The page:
From: Portsmouth Journal of Literature and Politics (Portsmouth NH) Vol LVII, Issue 7, Page 3 — Saturday, February 14, 1846
VALENTINE’S DAY — It is a popular superstition that the first two single people who meet in the morning of St. Valentine’s Day (February 14th) may have a chance of becoming married to each other. St. Valentine’s day has long been imagined the day whereon birds pair, and hence it has been considered peculiarly ominous to lovers, so that billets doux sent on this day, have received the cognomen of the saint. The custom of choosing Valentines is an old one; it was practised in the houses of the gentry of England as early as 1476, and is referred to in the Harleian MS by John Lydgate, the monk of Bury, in a poem written by him in praise of Queen Catherine, wife of Henry V.:
”Scynte Valentine, of custom yeere by yeere
Men have an usuance in this regioun
To loke and serche Cupides kalendere,
And chose theyr choyse by grete affeccion.
Such as ben prike with Cupides mocioun,
Takyng theyre choyse as theyre sort doth falle;
But I love oon which excellith alle.”
And we think Valentine’s Day is too commercialized…
JOHN’S VALENTINE–It was the evening of Valentine day when he called on her, and she stuck her head out of the door as he knocked, and sobbed, “If you had sent me a fifty-cent one with two hearts on it, I might have been all the world to you. John; but for a five-cent one, never-r-r.” And he sat down on the steps and wondered if girls would ever understand the depression in business.
– from: New Hampshire Sentinel (Keene NH), Thursday, April 13, 1876, page 4
View of Lake Winnipesaukee, showing typical young white birch trees in New Hampshire – old postcard
New Hampshire has long been renown for its picturesque birch trees. Most often I think of these tall, pale, and often slightly bent trees in a scene combined with a mountain or a crystal blue lake in the background, reminiscent of tourist brochures.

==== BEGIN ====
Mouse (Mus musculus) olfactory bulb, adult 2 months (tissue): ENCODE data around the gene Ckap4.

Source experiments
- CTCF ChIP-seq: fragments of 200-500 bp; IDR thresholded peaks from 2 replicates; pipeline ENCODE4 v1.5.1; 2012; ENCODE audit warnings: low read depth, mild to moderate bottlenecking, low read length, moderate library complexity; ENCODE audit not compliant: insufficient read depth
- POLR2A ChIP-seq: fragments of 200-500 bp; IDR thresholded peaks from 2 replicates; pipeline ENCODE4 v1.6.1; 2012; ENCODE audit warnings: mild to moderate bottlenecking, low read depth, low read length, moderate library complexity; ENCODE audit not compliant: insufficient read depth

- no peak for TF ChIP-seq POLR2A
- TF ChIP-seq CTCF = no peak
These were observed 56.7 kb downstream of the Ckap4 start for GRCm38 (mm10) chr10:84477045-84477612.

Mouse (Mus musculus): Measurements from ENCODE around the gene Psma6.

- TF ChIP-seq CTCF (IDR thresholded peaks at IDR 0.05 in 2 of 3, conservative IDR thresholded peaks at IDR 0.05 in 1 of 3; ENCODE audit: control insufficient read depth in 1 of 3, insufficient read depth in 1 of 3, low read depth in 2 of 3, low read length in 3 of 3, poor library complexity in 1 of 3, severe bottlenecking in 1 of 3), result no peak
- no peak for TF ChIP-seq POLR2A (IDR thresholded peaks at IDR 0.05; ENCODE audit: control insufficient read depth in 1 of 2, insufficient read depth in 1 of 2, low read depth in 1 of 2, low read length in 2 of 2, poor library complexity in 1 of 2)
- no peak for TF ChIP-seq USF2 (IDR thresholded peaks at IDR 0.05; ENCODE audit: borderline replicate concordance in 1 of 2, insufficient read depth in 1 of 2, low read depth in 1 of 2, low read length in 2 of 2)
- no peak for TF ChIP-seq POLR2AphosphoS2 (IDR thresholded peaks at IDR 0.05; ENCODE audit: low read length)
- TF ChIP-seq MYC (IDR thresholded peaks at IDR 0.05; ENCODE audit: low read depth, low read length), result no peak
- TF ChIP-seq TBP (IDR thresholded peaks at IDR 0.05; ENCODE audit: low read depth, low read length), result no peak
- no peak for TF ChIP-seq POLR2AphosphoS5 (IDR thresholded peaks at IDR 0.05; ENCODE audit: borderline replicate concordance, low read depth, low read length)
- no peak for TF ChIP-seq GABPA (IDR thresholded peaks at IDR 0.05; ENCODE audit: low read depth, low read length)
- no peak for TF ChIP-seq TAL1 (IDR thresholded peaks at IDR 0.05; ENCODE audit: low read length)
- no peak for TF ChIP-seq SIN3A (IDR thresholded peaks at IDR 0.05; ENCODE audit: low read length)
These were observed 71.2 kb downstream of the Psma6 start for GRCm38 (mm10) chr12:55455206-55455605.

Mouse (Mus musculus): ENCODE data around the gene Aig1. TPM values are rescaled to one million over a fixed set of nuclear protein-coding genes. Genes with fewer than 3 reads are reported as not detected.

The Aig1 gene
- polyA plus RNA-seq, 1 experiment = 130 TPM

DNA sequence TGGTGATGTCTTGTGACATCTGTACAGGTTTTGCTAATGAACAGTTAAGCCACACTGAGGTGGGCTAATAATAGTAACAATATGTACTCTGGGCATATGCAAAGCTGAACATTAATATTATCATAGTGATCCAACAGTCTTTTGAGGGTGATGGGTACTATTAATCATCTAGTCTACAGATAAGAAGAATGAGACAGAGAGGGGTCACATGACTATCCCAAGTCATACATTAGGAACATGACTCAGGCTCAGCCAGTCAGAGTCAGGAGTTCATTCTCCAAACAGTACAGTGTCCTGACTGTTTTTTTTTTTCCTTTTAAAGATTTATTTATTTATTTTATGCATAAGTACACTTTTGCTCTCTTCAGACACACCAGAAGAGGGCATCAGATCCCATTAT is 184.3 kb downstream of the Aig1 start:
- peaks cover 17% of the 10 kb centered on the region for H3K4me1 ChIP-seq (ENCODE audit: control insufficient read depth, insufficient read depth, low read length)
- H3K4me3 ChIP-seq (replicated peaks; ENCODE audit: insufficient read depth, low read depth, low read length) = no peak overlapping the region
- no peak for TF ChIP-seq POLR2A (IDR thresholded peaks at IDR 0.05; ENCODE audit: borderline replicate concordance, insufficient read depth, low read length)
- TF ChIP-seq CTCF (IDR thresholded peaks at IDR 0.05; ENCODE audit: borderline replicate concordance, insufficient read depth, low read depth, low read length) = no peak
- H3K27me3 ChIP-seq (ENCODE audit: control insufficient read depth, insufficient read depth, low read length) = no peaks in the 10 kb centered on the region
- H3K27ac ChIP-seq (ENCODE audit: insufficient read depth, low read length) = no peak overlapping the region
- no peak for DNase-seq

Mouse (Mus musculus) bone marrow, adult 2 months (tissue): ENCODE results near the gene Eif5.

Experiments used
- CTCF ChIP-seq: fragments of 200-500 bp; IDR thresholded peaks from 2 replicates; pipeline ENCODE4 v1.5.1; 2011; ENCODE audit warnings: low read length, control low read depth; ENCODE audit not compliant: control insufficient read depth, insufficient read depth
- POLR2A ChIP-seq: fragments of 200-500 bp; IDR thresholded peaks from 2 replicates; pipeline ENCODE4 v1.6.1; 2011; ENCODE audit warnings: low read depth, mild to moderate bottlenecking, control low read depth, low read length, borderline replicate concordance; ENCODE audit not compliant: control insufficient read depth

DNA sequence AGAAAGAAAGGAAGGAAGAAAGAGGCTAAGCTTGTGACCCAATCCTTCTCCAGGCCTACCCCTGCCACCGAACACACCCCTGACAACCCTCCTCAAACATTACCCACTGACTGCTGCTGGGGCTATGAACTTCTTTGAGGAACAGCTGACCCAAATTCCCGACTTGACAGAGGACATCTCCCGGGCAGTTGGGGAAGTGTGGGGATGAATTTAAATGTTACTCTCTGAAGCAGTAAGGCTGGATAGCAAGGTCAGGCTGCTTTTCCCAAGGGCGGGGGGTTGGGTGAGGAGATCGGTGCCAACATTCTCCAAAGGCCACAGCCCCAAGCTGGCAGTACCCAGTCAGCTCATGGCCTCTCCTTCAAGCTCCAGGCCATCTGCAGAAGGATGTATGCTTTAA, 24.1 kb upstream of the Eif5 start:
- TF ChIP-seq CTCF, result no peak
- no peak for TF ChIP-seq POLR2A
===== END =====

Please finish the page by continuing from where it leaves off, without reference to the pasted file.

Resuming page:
The so-called Wizard Tree of Intervale, New Hampshire (a village partly in the towns of Conway and Bartlett) was unusual in its appearance, and by 1904 became one of the most frequently photographed and promoted trees in New Hampshire. How did that come to be? And where is it now?
Posted in History, N.H. Missing Places, Oddities of New Hampshire, Photographs, Poetry, Travel
Tagged Bartlett, birch, birch tree, Conway, intervale, landmark, NH, tree, Wizard Tree
Nero, the prize winning bull of East Concord, New Hampshire, owned by the Sanborn family.
An unusual postcard came to my attention recently. The photograph shows a well-built dark bull, on display with a long-handled twitch and chain in his nose. In handwritten script in the margin is added: “Bull, Nero, No. 8160 winner of five first prizes in ’06. Its a two year old that weighs 1740 now as a three year old. Owned by John W. Sanborn (Concord NH).” Continue reading
Posted in Cow Stories, Genealogy, History
Tagged agriculture, bull, cattle, cow, Devon, East Concord, exhibition, fair, farmer, NH, Sanborn
Leon “Andy” Anderson, NH legislative historian in 1931 with his book, “To This Day: The 300 Years of the New Hampshire Legislature.” Photograph copyright of his daughter Susan Anderson Manning–used with her permission.
Leon W. “Andy” Anderson came from humble, blue collar beginnings, but his personal drive to understand the meaning behind political events, led him to become a noted New Hampshire historian. I was first introduced to his name, when I browsed a curious and valuable book called “New Hampshire Women Legislators Golden Anniversary 1921-1971” (that was co-prepared by Leon W. Anderson, Mrs. Alice V. Flanders and Edward J. Gallagher).
He was born Carl Leon William Anderson in 1902 to Swedish immigrants, Gustaf and Alma (Hasselind) Anderson, in the town of Graniteville, Massachusetts [now called Westford]. Both his father and step-father were stone cutters, working at one of the several granite quarries of the area. It is only fitting that he would migrate to the “Granite State” to harvest granite himself.
Posted in History, New Hampshire Men
Tagged archives, columnist, Concord, historian, legislative, legislature, New Hampshire, newspaper, NH, pamplet, reporter